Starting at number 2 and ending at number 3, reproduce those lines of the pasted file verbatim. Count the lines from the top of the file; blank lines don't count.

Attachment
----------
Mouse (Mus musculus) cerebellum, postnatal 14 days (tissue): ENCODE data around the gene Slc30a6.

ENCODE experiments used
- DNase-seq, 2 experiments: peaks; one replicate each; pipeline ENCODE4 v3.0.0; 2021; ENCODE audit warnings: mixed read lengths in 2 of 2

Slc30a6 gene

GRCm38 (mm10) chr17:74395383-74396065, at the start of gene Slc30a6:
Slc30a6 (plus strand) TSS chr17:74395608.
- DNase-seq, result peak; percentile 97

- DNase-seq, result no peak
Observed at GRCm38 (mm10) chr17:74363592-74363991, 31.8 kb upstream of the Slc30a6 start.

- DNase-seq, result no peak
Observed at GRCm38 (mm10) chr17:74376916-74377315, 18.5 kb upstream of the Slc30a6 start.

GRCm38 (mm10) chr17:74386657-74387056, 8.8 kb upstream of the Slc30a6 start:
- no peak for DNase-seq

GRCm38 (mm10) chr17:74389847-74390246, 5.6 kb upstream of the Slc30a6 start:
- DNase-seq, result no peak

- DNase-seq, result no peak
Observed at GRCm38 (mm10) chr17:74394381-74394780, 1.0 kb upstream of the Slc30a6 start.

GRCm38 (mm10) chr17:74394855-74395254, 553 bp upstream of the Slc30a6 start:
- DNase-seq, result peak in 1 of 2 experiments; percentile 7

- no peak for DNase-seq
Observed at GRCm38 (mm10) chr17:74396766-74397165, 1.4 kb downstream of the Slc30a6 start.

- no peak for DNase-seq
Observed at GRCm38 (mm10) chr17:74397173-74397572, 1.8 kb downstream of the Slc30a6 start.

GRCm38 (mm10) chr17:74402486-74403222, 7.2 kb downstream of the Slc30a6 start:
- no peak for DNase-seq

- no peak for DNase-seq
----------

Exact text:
ENCODE experiments used
- DNase-seq, 2 experiments: peaks; one replicate each; pipeline ENCODE4 v3.0.0; 2021; ENCODE audit warnings: mixed read lengths in 2 of 2